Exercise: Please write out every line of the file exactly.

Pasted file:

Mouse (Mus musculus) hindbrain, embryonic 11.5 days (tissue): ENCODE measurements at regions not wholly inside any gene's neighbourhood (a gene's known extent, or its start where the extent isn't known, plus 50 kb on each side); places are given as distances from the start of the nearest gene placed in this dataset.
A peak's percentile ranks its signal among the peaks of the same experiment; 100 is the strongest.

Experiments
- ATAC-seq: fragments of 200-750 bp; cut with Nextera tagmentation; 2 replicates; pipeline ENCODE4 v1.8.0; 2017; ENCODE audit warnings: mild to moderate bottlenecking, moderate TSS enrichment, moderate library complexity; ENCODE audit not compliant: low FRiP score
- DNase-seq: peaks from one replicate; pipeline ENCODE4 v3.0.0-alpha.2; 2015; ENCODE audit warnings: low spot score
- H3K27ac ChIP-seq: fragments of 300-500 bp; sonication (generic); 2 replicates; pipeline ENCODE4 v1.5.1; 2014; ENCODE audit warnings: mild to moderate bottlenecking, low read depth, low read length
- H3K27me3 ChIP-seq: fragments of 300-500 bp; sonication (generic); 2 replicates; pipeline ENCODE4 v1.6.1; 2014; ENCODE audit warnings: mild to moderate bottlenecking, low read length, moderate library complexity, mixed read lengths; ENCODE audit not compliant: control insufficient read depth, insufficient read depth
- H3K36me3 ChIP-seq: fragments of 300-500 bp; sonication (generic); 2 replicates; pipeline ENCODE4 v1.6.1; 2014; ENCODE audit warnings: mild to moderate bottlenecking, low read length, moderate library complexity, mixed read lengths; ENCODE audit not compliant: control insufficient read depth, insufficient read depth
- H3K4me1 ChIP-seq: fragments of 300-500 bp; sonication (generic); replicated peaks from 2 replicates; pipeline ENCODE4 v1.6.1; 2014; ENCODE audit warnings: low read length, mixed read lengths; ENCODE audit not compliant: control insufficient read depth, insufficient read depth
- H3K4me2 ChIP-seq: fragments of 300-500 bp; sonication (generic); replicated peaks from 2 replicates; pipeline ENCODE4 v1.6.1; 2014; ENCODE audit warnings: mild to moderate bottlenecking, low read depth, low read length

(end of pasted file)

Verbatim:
Mouse (Mus musculus) hindbrain, embryonic 11.5 days (tissue): ENCODE measurements at regions not wholly inside any gene's neighbourhood (a gene's known extent, or its start where the extent isn't known, plus 50 kb on each side); places are given as distances from the start of the nearest gene placed in this dataset.
A peak's percentile ranks its signal among the peaks of the same experiment; 100 is the strongest.

Experiments
- ATAC-seq: fragments of 200-750 bp; cut with Nextera tagmentation; 2 replicates; pipeline ENCODE4 v1.8.0; 2017; ENCODE audit warnings: mild to moderate bottlenecking, moderate TSS enrichment, moderate library complexity; ENCODE audit not compliant: low FRiP score
- DNase-seq: peaks from one replicate; pipeline ENCODE4 v3.0.0-alpha.2; 2015; ENCODE audit warnings: low spot score
- H3K27ac ChIP-seq: fragments of 300-500 bp; sonication (generic); 2 replicates; pipeline ENCODE4 v1.5.1; 2014; ENCODE audit warnings: mild to moderate bottlenecking, low read depth, low read length
- H3K27me3 ChIP-seq: fragments of 300-500 bp; sonication (generic); 2 replicates; pipeline ENCODE4 v1.6.1; 2014; ENCODE audit warnings: mild to moderate bottlenecking, low read length, moderate library complexity, mixed read lengths; ENCODE audit not compliant: control insufficient read depth, insufficient read depth
- H3K36me3 ChIP-seq: fragments of 300-500 bp; sonication (generic); 2 replicates; pipeline ENCODE4 v1.6.1; 2014; ENCODE audit warnings: mild to moderate bottlenecking, low read length, moderate library complexity, mixed read lengths; ENCODE audit not compliant: control insufficient read depth, insufficient read depth
- H3K4me1 ChIP-seq: fragments of 300-500 bp; sonication (generic); replicated peaks from 2 replicates; pipeline ENCODE4 v1.6.1; 2014; ENCODE audit warnings: low read length, mixed read lengths; ENCODE audit not compliant: control insufficient read depth, insufficient read depth
- H3K4me2 ChIP-seq: fragments of 300-500 bp; sonication (generic); replicated peaks from 2 replicates; pipeline ENCODE4 v1.6.1; 2014; ENCODE audit warnings: mild to moderate bottlenecking, low read depth, low read length